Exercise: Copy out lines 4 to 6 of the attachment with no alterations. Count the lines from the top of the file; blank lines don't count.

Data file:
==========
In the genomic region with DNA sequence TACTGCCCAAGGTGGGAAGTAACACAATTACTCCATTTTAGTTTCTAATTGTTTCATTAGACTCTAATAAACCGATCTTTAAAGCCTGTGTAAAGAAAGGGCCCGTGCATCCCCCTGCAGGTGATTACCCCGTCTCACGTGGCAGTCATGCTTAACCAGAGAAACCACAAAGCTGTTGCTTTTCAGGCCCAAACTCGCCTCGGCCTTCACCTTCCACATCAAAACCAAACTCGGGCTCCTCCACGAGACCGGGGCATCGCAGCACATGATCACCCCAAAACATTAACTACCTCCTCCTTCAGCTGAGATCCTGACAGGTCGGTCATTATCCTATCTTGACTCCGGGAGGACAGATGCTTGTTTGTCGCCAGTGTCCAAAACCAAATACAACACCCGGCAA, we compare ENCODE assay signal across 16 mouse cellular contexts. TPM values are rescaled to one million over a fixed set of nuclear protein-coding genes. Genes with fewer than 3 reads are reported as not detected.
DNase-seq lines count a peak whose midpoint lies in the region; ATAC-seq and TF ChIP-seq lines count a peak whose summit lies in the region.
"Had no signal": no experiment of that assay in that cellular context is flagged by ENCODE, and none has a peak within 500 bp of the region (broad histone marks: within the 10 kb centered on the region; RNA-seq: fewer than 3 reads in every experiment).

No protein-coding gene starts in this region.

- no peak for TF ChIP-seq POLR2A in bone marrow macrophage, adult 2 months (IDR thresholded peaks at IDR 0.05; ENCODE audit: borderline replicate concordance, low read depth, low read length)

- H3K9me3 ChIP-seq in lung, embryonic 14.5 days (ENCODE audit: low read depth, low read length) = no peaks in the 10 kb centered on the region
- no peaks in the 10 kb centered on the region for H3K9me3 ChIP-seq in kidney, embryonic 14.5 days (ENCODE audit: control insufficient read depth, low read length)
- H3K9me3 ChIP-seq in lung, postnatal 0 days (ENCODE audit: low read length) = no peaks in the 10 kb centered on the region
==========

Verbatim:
No protein-coding gene starts in this region.

- no peak for TF ChIP-seq POLR2A in bone marrow macrophage, adult 2 months (IDR thresholded peaks at IDR 0.05; ENCODE audit: borderline replicate concordance, low read depth, low read length)

- H3K9me3 ChIP-seq in lung, embryonic 14.5 days (ENCODE audit: low read depth, low read length) = no peaks in the 10 kb centered on the region